Everything You Wanted to Know About the US Citizenship Process

Statue of Liberty

The process of becoming a U.S. citizen can be lengthy and occasionally frustrating. It begins when you first receive your gain permanent residency and ends at your naturalization ceremony. All told, it usually takes around a half to a full year. We’ll walk you through the whole process from beginning to end, as well as the citizenship services we provide at Monument Immigration.

Making Sure You’re Eligible for Citizenship

Before you can begin the naturalization process, you need to check that you meet all of the eligibility requirements to become a U.S. citizen. These include:

  • Being a lawful permanent resident (green card holder)
  • Being a minimum of 18 years old
  • Showing that you have been continuously present in the U.S. for a minimum of five years (only three years if you are married to an American citizen)
  • Showing that you have lived for at least three months in the same state or district where you currently live

Check here for more details on eligibility requirements.

Getting Your Forms Processed and Your Application Ready

The most common piece of paperwork to begin the process is called  Form N-400, Application for Naturalization. You’ll be asked for other documents and information, as well as passport-sized photos taken recently.

The processing time for applications varies by geographic location. You can contact your local application review center to get an estimate for you long it will take to review your application. Once your application has been received, it will be reviewed it to see if you qualify for American citizenship, before you are notified as to the next steps in the process.

Getting Your Biometrics

Once your application has been completed and submitted, you will receive a letter with a time for your biometrics appointment. This is done at your district’s Application Support Center. They will take a photo, fingerprint you, and get your signature. This information will be used to run a criminal background check on you.

Once this part of the process is completed, USCIS may contact you requesting more information. They will send a letter detailing what they require, as well as the deadline by which all requested information must be submitted. When your application is deemed to be complete by an immigration official, an interview time will be set. The details of all of this will be communicated by mail.

The Interview Process

At the citizenship interview, your application will be reviewed to see if you qualify for naturalization at the current time. This is done by an immigration official, who will meet with you to discuss your application. They will review it and ask for any additional information they may need to make a decision. Questions asked may include questions about a relative or the employer who allowed you to apply for a green card.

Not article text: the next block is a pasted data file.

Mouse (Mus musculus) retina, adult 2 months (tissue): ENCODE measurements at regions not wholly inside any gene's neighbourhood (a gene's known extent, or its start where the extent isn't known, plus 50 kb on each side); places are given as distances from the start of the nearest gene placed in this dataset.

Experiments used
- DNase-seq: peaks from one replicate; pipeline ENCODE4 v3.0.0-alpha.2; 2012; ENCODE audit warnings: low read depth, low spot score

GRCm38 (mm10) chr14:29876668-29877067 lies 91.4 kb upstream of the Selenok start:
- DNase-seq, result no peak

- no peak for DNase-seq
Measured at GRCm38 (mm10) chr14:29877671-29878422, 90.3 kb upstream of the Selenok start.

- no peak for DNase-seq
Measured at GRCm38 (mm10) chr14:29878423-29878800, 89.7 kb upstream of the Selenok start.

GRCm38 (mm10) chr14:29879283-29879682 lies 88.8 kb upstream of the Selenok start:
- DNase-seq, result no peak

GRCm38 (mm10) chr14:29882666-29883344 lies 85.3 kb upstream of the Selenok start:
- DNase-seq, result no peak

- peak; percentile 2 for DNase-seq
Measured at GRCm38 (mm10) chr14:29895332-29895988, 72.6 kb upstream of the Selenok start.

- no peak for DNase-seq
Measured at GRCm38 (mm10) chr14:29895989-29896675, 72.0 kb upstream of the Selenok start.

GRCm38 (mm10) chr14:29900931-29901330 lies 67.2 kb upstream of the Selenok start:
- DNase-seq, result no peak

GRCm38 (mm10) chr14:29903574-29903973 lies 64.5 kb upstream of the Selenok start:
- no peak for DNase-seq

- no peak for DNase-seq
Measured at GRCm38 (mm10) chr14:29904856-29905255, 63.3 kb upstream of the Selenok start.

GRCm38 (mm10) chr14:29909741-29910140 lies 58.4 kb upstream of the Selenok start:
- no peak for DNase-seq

If you have a criminal background, the officer will likely ask you to provide information related to any past criminal conduct. If you have a criminal history, make sure you clearly explain what happened. Once the interview has been completed, a decision will be made on your eligibility.

Taking the Citizenship Test

If you pass the interview, the next step will be to take the tests required for citizenship. The English test involves reading phrases out loud, as well as writing. Some applicants may be able to avoid taking the exam, including those above a certain age or certain long-term permanent residents.

The history test involves a series of questions on major events and people relating to the United States. The proctor overseeing your test will pick 10 questions that are found on the study guide. In order to pass, you must answer 60% correctly. Just like for the English test, some applicants may be able to get out of taking the exam in its entirety. These include  those over a certain age and certain long-term permanent residents.

And Finally… The Naturalization Ceremony

It’s been a long road so far for you and your family, but once you’ve passed your tests, you’re ready for the ceremony, the final step towards becoming a citizen of the United States. You will receive a letter communicating the details of your naturalization ceremony. How long it takes to receive the letter and schedule your ceremony will depend on your area. Some of them move quicker than others, so don’t worry if people in other districts hear before you. A time will eventually be set.

Once the ceremony begins, you take an Oath of Allegiance to the United States, and turn your green card in for a Certificate of Naturalization (more here on the difference between naturalization and citizenship). This officially certifies you as an American citizen.

And then… that’s it! It’s been a lot of hard work and sweat and tears, but you’re now officially a citizen of the United States. Congratulations, you’ve earned it.

Any More Questions for Us?

At Monument Immigration, we have years of experience working with clients on all areas of immigration law, from green cards to naturalization. The naturalization process can be exciting as well as nerve-wracking for you and your family. That’s why you should feel free to reach out to us at Monument Immigration, no matter what the question is. Contact us for a free consultation and we can give you more information on every aspect of becoming a U.S. citizen.

We help you prepare your application by assisting you in gathering information and documents.

Once we feel your application is ready for submission, we send it off to officials for review. In most cases, we can have your application ready within 48 business hours of receiving your information and documentation. We know how long the process can take, so we do everything in our power to make it go as quickly as possible.

Immigration law is all we do. That means you and your application are our main focus. Contact us today to see what we can do for you.